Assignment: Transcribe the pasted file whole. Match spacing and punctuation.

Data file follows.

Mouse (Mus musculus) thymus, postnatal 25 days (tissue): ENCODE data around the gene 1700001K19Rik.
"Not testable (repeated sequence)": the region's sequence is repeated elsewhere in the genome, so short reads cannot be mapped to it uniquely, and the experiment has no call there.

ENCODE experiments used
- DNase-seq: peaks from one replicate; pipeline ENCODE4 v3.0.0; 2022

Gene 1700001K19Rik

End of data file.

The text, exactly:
Mouse (Mus musculus) thymus, postnatal 25 days (tissue): ENCODE data around the gene 1700001K19Rik.
"Not testable (repeated sequence)": the region's sequence is repeated elsewhere in the genome, so short reads cannot be mapped to it uniquely, and the experiment has no call there.

ENCODE experiments used
- DNase-seq: peaks from one replicate; pipeline ENCODE4 v3.0.0; 2022

Gene 1700001K19Rik